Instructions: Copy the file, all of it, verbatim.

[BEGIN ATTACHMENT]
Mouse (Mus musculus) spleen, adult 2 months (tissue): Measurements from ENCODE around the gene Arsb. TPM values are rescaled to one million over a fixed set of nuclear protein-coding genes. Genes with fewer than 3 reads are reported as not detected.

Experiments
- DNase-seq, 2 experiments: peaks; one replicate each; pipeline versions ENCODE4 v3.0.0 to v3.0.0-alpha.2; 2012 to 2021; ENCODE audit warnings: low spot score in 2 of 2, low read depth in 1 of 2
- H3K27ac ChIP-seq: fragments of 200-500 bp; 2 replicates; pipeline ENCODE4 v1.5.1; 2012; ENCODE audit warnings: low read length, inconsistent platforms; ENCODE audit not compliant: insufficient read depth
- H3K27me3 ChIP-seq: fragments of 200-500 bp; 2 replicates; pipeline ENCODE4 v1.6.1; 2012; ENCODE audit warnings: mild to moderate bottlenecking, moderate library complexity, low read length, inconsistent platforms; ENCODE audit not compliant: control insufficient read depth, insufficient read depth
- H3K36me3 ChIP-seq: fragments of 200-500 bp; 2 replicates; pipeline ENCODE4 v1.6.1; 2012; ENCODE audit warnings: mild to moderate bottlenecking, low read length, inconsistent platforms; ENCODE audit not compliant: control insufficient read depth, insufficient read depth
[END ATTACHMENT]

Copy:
Mouse (Mus musculus) spleen, adult 2 months (tissue): Measurements from ENCODE around the gene Arsb. TPM values are rescaled to one million over a fixed set of nuclear protein-coding genes. Genes with fewer than 3 reads are reported as not detected.

Experiments
- DNase-seq, 2 experiments: peaks; one replicate each; pipeline versions ENCODE4 v3.0.0 to v3.0.0-alpha.2; 2012 to 2021; ENCODE audit warnings: low spot score in 2 of 2, low read depth in 1 of 2
- H3K27ac ChIP-seq: fragments of 200-500 bp; 2 replicates; pipeline ENCODE4 v1.5.1; 2012; ENCODE audit warnings: low read length, inconsistent platforms; ENCODE audit not compliant: insufficient read depth
- H3K27me3 ChIP-seq: fragments of 200-500 bp; 2 replicates; pipeline ENCODE4 v1.6.1; 2012; ENCODE audit warnings: mild to moderate bottlenecking, moderate library complexity, low read length, inconsistent platforms; ENCODE audit not compliant: control insufficient read depth, insufficient read depth
- H3K36me3 ChIP-seq: fragments of 200-500 bp; 2 replicates; pipeline ENCODE4 v1.6.1; 2012; ENCODE audit warnings: mild to moderate bottlenecking, low read length, inconsistent platforms; ENCODE audit not compliant: control insufficient read depth, insufficient read depth